FEBRUARY 2011 | VOL.25 NO. 2
There is no question that the newly emerging marketsoften dubbed the frontier marketspresent Western firms with mouthwatering opportunities. Perhaps not surprisingly, the scramble to grab a slice of this growing economic pie has triggered something of a gold rush. It has also, as we discover in our cover story this month, led some companies to move too far, too fast.
The problem is not that new markets are especially dangerous, they’re just different. Very different. Angola is a case in point (see
Country Report: Angola
). With a government keen to open up and diversify the country’s economy, a young and underemployed population, a strategic position in a fast-growing region, a huge infrastructure construction boom under way and the revenues from plentiful oil reserves to pay for it all, the opportunities for foreign companies are clearly there. But with its well-deserved reputation for corruption and an almost laughably opaque business environment, so too are the risks. As such, Angola is practically a textbook example of a young emerging economy, and the experiences of those Western firms already operating there provide crucial lessons for any company looking to join the stampede into the high-growth developing markets.
Among those lessons is the importance of building relationships with reliable, trustworthy local business partners, the abilityand courageto pull the plug, or at least to regroup and start afresh if plans go awry, and the patience to look beyond quarterly revenues in order to focus on long-term, sustainable goals.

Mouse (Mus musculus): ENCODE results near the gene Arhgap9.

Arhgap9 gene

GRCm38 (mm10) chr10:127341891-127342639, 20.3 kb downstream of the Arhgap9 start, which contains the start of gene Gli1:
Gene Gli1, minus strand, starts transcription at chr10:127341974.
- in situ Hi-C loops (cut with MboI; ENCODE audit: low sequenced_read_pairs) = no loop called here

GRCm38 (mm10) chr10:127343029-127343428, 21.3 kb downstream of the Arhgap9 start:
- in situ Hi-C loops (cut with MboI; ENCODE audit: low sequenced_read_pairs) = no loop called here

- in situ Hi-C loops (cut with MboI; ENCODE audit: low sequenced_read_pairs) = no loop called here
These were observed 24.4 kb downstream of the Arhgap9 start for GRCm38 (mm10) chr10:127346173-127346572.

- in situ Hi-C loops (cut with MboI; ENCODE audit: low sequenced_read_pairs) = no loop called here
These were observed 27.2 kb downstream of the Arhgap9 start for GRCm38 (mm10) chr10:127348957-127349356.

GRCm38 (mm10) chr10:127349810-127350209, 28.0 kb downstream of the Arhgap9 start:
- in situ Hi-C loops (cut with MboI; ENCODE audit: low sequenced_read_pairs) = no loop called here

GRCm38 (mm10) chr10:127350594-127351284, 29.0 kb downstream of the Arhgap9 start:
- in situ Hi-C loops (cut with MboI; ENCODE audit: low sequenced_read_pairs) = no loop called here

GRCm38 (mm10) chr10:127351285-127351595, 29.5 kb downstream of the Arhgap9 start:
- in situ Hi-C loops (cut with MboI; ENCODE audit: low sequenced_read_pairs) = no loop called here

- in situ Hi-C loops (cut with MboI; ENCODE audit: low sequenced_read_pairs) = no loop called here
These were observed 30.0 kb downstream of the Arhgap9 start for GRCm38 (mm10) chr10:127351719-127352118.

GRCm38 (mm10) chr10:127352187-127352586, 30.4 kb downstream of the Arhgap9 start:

Careful preparation, planning and endless patience will mean little, however, without a final key characteristic: sensitivity. Many of the most promising newly emerging markets have a troubled recent past, and their populations are, understandably, wary of the phalanxes of wealthy foreigners scouring their countries for opportunities. They are also well aware of the fine line between a mutually beneficial business arrangement and pure exploitation. In a world where the social and environmental effects of inward investment are becoming as important as the financial benefits, companies that view their operations in emerging markets simply as sources for fat profits may find themselves facing resistance and resentment. By the same token, those that view their ventures as a genuine investment in a place and a population that they believe in stand a fair chance of reaping rich rewards.
Until next month,